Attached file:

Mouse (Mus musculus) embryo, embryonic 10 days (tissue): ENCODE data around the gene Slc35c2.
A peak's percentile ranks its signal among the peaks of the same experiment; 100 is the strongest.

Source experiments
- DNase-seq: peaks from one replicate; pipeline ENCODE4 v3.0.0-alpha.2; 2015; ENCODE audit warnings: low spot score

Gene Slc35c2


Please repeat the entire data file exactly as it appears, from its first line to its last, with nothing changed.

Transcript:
Mouse (Mus musculus) embryo, embryonic 10 days (tissue): ENCODE data around the gene Slc35c2.
A peak's percentile ranks its signal among the peaks of the same experiment; 100 is the strongest.

Source experiments
- DNase-seq: peaks from one replicate; pipeline ENCODE4 v3.0.0-alpha.2; 2015; ENCODE audit warnings: low spot score

Gene Slc35c2